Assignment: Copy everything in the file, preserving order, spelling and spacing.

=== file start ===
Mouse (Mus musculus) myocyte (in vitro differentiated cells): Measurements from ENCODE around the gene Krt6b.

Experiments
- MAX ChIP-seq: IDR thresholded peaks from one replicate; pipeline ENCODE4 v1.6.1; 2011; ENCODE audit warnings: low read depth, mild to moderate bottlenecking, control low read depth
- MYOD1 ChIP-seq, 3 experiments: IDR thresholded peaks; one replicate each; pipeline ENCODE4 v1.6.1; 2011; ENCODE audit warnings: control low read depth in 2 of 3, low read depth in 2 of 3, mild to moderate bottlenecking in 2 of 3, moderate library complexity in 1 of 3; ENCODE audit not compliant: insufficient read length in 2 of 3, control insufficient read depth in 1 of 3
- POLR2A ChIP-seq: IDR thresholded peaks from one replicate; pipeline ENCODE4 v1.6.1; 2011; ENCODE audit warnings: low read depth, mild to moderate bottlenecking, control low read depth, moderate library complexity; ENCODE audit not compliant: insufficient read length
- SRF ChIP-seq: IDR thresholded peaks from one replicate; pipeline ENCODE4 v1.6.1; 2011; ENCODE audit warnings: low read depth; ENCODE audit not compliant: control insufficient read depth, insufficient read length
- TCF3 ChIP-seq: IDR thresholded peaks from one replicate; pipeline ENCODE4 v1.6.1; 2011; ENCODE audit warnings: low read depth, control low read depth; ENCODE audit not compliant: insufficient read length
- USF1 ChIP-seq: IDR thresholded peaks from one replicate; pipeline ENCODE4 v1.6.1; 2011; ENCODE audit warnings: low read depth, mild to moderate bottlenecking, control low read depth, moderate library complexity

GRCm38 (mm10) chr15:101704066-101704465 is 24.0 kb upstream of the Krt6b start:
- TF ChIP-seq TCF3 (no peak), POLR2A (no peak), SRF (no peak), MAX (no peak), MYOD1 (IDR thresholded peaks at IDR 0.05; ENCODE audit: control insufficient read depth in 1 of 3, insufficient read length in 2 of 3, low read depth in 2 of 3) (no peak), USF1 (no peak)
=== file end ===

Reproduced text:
Mouse (Mus musculus) myocyte (in vitro differentiated cells): Measurements from ENCODE around the gene Krt6b.

Experiments
- MAX ChIP-seq: IDR thresholded peaks from one replicate; pipeline ENCODE4 v1.6.1; 2011; ENCODE audit warnings: low read depth, mild to moderate bottlenecking, control low read depth
- MYOD1 ChIP-seq, 3 experiments: IDR thresholded peaks; one replicate each; pipeline ENCODE4 v1.6.1; 2011; ENCODE audit warnings: control low read depth in 2 of 3, low read depth in 2 of 3, mild to moderate bottlenecking in 2 of 3, moderate library complexity in 1 of 3; ENCODE audit not compliant: insufficient read length in 2 of 3, control insufficient read depth in 1 of 3
- POLR2A ChIP-seq: IDR thresholded peaks from one replicate; pipeline ENCODE4 v1.6.1; 2011; ENCODE audit warnings: low read depth, mild to moderate bottlenecking, control low read depth, moderate library complexity; ENCODE audit not compliant: insufficient read length
- SRF ChIP-seq: IDR thresholded peaks from one replicate; pipeline ENCODE4 v1.6.1; 2011; ENCODE audit warnings: low read depth; ENCODE audit not compliant: control insufficient read depth, insufficient read length
- TCF3 ChIP-seq: IDR thresholded peaks from one replicate; pipeline ENCODE4 v1.6.1; 2011; ENCODE audit warnings: low read depth, control low read depth; ENCODE audit not compliant: insufficient read length
- USF1 ChIP-seq: IDR thresholded peaks from one replicate; pipeline ENCODE4 v1.6.1; 2011; ENCODE audit warnings: low read depth, mild to moderate bottlenecking, control low read depth, moderate library complexity

GRCm38 (mm10) chr15:101704066-101704465 is 24.0 kb upstream of the Krt6b start:
- TF ChIP-seq TCF3 (no peak), POLR2A (no peak), SRF (no peak), MAX (no peak), MYOD1 (IDR thresholded peaks at IDR 0.05; ENCODE audit: control insufficient read depth in 1 of 3, insufficient read length in 2 of 3, low read depth in 2 of 3) (no peak), USF1 (no peak)